The way this season has illustrated the latter point hasn’t been to spoof any one person (like, say, Peter Thiel, with his ongoing efforts to “disrupt” politics and the free press). Instead, Judge and his writers have spent much of season 5 pitting characters against each other who’ve been feuding since the beginning. Richard’s coder pals, Gilfoyle and Dinesh, keep pulling elaborate pranks on each other, even when it keeps them from doing their jobs. Their company, the upstart Pied Piper, remains at war with the monolithic Hooli, whose CEO, Gavin Belson, admitted in a recent episode that even he’s not sure why he’s still trying to bury Richard.

To be fair, Silicon Valley has always been specific about the details of tech culture, without necessarily being politically topical. The show often tackles something uniquely absurd about a hot technology or business model — as it did earlier in season 5, when Richard single-handedly killed a booming pizza delivery app by exploiting its Uber-like subsidized pricing. But Judge’s style of comedy tends to skewer types and tendencies, rather than picking apart real people.

For the most part, that’s fine. The series is still funny this year, and it still features deft storytelling. Unlike a lot of cable sitcoms, Silicon Valley favors cleverly constructed narratives, with sharp twists. It rarely shambles or coasts on attitude.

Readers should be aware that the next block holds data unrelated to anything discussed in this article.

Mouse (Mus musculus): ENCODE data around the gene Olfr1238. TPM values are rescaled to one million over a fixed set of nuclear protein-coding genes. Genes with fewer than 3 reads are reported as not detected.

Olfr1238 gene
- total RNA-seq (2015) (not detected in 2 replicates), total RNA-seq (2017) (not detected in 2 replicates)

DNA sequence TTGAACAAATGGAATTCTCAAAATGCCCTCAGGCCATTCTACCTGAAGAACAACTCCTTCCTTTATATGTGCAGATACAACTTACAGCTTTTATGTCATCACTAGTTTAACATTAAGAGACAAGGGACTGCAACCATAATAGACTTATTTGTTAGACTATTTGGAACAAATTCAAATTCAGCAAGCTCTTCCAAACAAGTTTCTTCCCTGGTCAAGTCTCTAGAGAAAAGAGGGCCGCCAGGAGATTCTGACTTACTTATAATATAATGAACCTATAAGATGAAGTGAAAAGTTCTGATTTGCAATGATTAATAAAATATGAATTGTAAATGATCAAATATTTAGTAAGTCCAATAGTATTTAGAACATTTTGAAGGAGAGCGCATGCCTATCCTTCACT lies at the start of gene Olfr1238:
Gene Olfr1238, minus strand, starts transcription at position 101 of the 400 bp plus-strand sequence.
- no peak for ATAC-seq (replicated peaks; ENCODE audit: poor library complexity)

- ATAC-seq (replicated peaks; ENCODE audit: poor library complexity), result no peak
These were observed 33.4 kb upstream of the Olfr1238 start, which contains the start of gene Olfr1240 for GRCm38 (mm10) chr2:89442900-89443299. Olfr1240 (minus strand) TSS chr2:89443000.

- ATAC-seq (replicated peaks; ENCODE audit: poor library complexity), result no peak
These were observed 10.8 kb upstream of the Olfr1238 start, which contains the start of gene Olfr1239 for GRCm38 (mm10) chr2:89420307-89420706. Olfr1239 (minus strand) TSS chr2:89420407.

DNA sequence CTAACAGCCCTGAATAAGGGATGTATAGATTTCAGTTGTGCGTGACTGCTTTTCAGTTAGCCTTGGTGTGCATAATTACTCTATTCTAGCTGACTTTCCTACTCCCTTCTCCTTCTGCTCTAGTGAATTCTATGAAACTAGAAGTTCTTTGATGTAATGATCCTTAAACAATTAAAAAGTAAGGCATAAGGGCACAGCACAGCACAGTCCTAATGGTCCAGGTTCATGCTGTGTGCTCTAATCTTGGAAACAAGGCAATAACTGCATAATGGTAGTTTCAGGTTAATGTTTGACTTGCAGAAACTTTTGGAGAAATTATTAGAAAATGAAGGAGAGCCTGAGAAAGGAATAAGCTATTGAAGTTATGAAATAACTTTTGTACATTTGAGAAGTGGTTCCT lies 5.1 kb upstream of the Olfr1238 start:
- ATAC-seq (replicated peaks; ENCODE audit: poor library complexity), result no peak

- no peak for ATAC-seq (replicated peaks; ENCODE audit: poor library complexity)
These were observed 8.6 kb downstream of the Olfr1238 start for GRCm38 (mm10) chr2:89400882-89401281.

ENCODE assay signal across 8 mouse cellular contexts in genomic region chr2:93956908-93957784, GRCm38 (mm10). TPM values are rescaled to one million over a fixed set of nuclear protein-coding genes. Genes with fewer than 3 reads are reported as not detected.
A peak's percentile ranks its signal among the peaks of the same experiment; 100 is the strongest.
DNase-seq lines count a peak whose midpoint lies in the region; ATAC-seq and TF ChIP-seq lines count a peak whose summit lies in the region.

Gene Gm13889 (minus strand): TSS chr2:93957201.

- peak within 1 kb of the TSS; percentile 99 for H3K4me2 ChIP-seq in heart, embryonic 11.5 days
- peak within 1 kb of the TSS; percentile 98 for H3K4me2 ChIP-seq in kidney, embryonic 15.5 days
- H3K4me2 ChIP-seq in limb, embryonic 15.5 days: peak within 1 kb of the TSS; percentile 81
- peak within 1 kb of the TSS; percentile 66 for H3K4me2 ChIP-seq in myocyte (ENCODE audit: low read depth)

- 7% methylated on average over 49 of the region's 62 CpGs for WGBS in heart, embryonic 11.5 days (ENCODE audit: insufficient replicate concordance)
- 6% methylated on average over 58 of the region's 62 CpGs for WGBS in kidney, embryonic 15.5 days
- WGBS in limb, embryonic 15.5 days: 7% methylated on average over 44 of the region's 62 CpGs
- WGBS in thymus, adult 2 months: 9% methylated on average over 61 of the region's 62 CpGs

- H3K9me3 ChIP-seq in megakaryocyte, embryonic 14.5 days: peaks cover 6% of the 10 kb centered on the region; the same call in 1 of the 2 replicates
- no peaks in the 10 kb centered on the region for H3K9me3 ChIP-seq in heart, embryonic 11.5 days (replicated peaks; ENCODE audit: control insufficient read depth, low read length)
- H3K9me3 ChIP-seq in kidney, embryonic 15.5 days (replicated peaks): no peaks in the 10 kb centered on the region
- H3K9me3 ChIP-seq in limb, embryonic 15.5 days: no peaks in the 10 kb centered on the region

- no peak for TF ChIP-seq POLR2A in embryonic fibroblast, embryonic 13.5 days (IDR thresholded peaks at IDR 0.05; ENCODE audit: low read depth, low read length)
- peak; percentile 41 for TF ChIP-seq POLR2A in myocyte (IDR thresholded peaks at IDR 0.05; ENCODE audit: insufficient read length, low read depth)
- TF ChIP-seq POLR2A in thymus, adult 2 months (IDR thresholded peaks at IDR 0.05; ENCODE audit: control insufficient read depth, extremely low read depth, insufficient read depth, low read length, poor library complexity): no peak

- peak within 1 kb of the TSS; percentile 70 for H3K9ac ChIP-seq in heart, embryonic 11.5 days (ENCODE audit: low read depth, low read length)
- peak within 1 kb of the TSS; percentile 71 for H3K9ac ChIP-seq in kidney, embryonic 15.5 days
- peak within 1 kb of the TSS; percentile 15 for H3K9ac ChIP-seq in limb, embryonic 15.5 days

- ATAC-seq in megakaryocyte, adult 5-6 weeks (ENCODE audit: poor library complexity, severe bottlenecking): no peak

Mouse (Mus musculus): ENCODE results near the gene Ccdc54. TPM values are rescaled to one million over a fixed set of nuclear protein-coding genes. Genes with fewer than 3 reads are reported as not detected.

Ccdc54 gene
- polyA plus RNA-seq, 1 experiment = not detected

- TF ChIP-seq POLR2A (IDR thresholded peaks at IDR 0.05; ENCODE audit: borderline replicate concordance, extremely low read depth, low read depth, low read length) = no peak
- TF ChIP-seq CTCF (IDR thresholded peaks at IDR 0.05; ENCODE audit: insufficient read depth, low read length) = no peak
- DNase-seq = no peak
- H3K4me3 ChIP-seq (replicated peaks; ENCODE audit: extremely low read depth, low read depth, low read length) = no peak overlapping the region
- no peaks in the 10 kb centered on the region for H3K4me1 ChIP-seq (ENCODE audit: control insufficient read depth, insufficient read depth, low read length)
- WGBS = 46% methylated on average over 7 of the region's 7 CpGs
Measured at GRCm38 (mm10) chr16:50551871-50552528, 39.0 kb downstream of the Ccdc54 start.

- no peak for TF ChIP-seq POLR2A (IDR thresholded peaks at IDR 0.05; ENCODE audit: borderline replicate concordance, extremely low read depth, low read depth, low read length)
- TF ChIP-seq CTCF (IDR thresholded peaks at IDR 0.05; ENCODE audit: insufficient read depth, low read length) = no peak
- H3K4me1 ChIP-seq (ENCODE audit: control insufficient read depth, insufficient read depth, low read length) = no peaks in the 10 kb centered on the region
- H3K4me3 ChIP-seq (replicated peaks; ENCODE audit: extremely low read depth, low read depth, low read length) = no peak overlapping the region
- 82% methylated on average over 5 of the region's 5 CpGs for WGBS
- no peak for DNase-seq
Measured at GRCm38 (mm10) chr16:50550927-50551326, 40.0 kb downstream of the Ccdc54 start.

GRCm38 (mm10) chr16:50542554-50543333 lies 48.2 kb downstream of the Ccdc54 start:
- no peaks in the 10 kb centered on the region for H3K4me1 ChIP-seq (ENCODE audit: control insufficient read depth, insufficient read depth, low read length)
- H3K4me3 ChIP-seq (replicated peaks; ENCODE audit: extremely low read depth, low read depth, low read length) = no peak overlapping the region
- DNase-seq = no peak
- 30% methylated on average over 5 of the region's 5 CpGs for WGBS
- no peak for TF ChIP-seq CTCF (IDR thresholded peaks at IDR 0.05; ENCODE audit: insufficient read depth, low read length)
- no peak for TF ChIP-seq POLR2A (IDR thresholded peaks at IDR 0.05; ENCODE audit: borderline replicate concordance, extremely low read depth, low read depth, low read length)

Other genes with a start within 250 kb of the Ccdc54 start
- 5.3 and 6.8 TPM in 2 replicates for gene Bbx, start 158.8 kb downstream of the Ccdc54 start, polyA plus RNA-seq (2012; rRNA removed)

Image: HBO

But something’s a little off in season 5. Going into the year, some fans wondered if the show could weather the loss of comedian T.J. Miller, who played the hilariously bloviating, pot-smoking oaf Erlich Bachman. But Miller’s particular ragged energy hasn’t really been missed that much, at least in the story being told. (And given the accusations of sexual harassment and assault filed against him, his presence in the show this season would just be an unwelcome distraction.) Instead, there’s another elephant in the room — or, more accurately, elephants. The problem is everything the show isn’t making jokes about: sexual harassment scandals, the net neutrality debate, the Trump administration’s efforts to aid companies friendly to the president and stifle those that aren’t.